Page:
The pyriproxyfen metabolite 4'OH- pyriproxyfen disrupts thyroid hormone signaling and enhances Musashi-1 levels in neuroprogenitors.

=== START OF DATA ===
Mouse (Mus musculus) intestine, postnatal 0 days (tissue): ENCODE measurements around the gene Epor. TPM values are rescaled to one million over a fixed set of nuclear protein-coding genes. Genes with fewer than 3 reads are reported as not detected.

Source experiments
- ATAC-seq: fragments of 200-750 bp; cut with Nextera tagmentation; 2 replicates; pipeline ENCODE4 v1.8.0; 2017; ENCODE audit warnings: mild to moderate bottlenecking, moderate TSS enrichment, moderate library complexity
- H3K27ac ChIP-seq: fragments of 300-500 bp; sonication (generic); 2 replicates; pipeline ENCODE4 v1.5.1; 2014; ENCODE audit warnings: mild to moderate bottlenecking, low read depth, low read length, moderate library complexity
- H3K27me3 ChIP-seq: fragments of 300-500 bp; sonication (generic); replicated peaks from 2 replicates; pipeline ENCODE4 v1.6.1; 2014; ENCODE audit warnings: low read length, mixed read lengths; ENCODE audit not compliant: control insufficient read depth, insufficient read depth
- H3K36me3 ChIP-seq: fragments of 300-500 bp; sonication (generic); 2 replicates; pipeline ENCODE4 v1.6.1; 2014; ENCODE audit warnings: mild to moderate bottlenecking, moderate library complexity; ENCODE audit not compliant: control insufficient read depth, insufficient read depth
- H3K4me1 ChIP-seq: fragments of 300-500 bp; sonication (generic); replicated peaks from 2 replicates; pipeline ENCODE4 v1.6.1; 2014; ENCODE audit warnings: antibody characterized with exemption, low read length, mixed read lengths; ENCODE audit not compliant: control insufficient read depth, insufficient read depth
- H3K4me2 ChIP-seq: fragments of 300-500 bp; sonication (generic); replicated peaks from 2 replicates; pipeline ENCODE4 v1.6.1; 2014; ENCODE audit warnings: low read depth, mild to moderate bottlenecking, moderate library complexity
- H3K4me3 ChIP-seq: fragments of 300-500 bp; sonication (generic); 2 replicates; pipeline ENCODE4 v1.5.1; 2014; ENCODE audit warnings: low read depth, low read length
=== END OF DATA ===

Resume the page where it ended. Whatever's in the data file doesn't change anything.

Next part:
Epidemiological and experimental studies have raised questions as to whether the insecticide pyriproxyfen (PPF) could be implicated in the increased incidence of microcephaly associated with ZIKA infection during pregnancy. This pesticide is documented as a thyroid hormone (TH) disrupting chemical. We investigated whether environmentally relevant amounts of its main metabolite, 4'-OH-pyriproxyfen (4'-OH-PPF), modified TH signaling and early neuronal development. First, an in silico study revealed strong affinity of 4-OH-PPF to fit the ligand binding pocket of TH receptors (TRs). Further, in vitro assays on human cell lines showed 4'OH-PPF (> 3 mg/L ) to act as a TRα antagonist. Next, using a transgenic Xenopus TH-sensitive reporter system, Tg(thibz:GFP) tadpoles showed that 4'OH-PPF (> 10-7 mg/L) displayed TH-disruptive activity and reduced tadpole mobility (> 10-1 mg/L). Exposure to 4'OH-PPF significantly reduced Xenopus head size at levels equivalent to the maximum recommended daily intake of PPF (3x 10-1 mg/L). Most strikingly, in both the Xenopus system in vivo and in mouse neurosphere cultures, environmentally relevant concentrations of 4'OH-PPF increased expression of the gene that enables ZIKA replication: Musashi-1 (msi1) in neurogenic brain areas. We conclude that first, the PPF metabolite, 4'OH-PPF, disrupts thyroid signaling, neuronal development and behavior in Xenopus embryos, and second, that it increases Musashi-1 levels in neurogenic zones of both mouse and Xenopus, creating the potential to enhance viral replication. As PPF is used in areas with high microcephaly incidence and is readily broken down to 4'OH-PPF, these findings provide a plausible mechanism whereby PPF could, through induced changes in expression of Musashi-1, exacerbate the effects of ZIKA virus infection.